Hartford's Yolonzo Moore made a driving layup to cut the lead to two. Huskies coach Lorenzo Romar called timeout with 19.6 seconds remaining to draw a clinching play, which was a cross-court inbounds pass from Andrews to Wilcox. The senior sharpshooter drove from the foul line to the rim and got fouled. Wilcox made the essentially clinching free throws for a 71-67 lead and his final two points.
"Exactly what we wanted. Isolate C.J. and him go to the rim," Romar said.
Andrews had 13 of the Huskies' first 28 points, as Washington had a tough time early getting shots to fall consistently inside on forays into Hartford's 2-3 zone defense. Washington trailed for most of the first half because Hartford made five of seven shots from 3-point range.
But a 3-pointer from Williams-Goss with a minute left in the opening period gave UW a 31-29 lead at halftime.
Romar blamed himself for calling too many different offenses versus that zone in the first half. In the second half, he released the Dawgs to just play, freeing them with more guard-motion plays usually employed against man-to-man defenses.
Then midway through the second half Hartford did a curious thing: It went man on defense. You could also hear Wilcox and Andrews celebrate inside themselves. Then came Wilcox's cavalcade of points late.
"Yeah, I love playing against man to man," said Wilcox, who made four of five shots in the second half. "That zone was tough …
"Man," Andrews interjected, "I didn't know what they were in."
"But when they went man," Wilcox said, "our eyes lit up. It let us play the way we like to play."
Andrews didn't score or even take a shot for the first 12 minutes of the second half.
The game stayed tight from there, with Wilcox's two free throws giving UW at 53-52 lead with 7 minutes left but Sikma – son of Sonics' legend Jack – making a 3 to put Hartford (5-9) back up 55-53.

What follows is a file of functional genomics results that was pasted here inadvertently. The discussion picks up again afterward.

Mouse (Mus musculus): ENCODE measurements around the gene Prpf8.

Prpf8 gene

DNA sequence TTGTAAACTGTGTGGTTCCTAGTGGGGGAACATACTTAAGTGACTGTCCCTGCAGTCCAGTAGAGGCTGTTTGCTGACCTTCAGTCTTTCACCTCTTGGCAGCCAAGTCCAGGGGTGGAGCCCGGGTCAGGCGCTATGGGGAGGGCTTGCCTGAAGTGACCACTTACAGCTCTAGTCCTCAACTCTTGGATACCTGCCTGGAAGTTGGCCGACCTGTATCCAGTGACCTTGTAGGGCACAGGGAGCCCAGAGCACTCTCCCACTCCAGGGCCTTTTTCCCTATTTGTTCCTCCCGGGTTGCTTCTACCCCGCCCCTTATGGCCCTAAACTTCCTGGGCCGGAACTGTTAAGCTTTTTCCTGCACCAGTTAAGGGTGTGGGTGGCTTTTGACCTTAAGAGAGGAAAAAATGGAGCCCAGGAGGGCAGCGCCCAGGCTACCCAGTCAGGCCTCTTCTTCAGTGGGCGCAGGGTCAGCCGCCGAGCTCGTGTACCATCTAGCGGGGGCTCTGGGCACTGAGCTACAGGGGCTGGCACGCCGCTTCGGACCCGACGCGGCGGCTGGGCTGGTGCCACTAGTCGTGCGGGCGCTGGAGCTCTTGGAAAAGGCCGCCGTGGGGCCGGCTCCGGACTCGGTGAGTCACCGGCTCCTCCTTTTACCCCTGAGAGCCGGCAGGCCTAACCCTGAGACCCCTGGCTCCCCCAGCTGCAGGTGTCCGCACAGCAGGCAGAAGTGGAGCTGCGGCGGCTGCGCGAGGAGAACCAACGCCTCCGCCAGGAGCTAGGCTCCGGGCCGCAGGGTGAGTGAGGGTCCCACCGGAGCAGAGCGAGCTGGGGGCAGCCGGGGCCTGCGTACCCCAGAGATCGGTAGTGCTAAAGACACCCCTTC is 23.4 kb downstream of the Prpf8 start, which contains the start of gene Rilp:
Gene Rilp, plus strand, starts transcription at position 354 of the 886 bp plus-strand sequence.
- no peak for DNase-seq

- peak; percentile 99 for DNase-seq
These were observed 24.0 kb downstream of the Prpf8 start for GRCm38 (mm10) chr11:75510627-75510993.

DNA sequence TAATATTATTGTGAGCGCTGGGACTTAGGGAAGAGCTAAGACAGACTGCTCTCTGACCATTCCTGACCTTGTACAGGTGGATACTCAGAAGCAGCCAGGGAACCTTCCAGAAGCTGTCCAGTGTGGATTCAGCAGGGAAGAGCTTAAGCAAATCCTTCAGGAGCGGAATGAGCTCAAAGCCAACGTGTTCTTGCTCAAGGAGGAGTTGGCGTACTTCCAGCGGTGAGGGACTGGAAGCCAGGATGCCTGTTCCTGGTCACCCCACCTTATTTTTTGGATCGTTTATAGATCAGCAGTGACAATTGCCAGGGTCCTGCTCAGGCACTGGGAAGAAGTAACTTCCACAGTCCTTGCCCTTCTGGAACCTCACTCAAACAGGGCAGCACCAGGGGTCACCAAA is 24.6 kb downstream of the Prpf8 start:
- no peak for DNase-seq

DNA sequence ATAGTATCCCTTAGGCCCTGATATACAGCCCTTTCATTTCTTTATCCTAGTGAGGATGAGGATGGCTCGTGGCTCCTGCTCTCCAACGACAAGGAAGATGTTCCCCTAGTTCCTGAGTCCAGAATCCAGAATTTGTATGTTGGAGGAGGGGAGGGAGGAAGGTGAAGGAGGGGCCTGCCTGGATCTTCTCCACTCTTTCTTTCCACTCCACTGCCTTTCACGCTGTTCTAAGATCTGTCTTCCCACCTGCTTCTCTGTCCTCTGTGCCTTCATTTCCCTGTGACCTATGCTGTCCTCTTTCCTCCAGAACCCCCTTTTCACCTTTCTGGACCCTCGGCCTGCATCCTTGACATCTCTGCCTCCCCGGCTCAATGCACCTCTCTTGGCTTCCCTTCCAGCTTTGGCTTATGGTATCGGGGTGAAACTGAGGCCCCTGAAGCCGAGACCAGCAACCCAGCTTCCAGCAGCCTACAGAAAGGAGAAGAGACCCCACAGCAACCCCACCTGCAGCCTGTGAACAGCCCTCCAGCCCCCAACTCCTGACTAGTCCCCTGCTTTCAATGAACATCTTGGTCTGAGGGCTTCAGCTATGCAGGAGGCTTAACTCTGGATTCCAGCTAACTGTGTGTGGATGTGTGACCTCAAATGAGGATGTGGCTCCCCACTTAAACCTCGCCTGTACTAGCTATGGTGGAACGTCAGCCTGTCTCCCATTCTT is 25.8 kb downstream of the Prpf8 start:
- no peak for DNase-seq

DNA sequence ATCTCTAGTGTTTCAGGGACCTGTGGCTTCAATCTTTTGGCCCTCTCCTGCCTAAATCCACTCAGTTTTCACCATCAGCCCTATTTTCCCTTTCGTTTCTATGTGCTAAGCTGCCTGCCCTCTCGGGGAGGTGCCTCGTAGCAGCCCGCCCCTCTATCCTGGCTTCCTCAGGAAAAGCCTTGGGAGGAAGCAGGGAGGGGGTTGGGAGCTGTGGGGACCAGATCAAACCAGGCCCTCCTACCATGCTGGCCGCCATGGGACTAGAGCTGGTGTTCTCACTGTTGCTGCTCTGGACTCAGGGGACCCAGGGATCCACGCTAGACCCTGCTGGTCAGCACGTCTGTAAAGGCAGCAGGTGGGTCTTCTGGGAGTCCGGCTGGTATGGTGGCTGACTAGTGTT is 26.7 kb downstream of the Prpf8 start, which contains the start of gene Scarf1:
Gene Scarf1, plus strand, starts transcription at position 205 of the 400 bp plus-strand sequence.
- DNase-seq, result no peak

But then Wilcox answered with a 3-pointer from the right side. His third 3 in as many tries after halftime gave Washington back the lead, 58-57, with 5:30 remaining.
And so it went, back and forth to the end.
"We still have room to grow," Wilcox said. "Guys that haven't been here (transfer Blackwell, Williams-Goss and fellow newcomer starter Mike Anderson, plus freshmen Darin Johnson and Jahmel Taylor) are going to find out what it's like playing in our conference, but I think we will have a really good learning curve.
"After a couple of league games, to see how we have to play, once we get that I think we will be better in playing to our potential."
University of Washington standout shooting guard C.J. Wilcox became the 11th player to be drafted by the NBA in the Lorenzo Romar era and the seventh to be selected in the first round as he was the 28th pick by the Los Angeles Clippers Thursday night.>>
University of Washington standout shooting guard C.J. Wilcox became the 11th player to be drafted by the NBA in the Lorenzo Romar era and the seventh to be selected in the first round as he was the 28th pick by the Los Angeles Clippers Thursday night.